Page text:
A central theme in Stanley Kubrick's film A Clockwork Orange is what causes violence and hate. Alex, the main character, is cold and evil. Though he is the protagonist, as well as the narrator, and overall, the person we become most involved with in the film, his mind is so warped that we cannot always see why he does the things he does.

At some points in the movie we see Alex seemingly trying to reform (i.e. when Alex is in prison, he tells the priest that he wants the rest of his life to be "a single act of goodness.") Is Alex really trying to reform? We don't know. He may be lying in an attempt to escape the prison, or he may be sincerely expressing a desire to change himself and become what is expected of him by the powers that be.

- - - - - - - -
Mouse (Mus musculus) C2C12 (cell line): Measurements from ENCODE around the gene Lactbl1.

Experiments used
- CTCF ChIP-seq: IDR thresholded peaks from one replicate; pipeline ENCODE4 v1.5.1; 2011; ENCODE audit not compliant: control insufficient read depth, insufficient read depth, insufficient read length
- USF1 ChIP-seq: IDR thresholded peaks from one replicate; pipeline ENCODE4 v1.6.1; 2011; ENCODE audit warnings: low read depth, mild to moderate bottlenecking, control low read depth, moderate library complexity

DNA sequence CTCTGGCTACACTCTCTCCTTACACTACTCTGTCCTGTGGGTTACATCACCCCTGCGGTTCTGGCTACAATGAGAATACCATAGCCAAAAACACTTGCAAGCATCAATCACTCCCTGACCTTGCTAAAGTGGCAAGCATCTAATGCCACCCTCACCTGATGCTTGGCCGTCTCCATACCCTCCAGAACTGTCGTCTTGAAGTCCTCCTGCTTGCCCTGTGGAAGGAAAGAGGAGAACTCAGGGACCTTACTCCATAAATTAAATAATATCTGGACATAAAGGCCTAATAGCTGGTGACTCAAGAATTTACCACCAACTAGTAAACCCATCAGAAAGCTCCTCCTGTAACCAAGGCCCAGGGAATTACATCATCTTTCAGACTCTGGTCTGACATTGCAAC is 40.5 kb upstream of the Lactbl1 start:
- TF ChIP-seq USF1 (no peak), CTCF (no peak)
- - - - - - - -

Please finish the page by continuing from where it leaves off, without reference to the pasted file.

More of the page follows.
It is easy to claim that Alex is lying. After all, he is such a sick and twisted individual that we almost write off any kind thing he says as a lie. But at the end of the story, we can no longer be so sure. All of Alex's victims, who we pitied at the beginning, inflict suffering upon the then defenseless Alex in ways worse than he inflicted upon them. The politicians who wanted to "cure" Alex use him to keep their popularity and power. Suddenly, everyone is evil, there is no place to hide, and we have to see Alex's actions with a new perspective.

Sometimes we almost feel sympathy for him. A poor child, growing up in a violent world. Savage and brutal, but merely a product of his civilization.

The lesson of A Clockword Orange is that before we condemn the actions of our children, we should examine our own morals. Before we claim that kids today are more evil, more hate-filled, and more likely to shoot up a school, we must remember that children are a product of the civilization they grew up in. We can't entirely blame them for we are also to blame.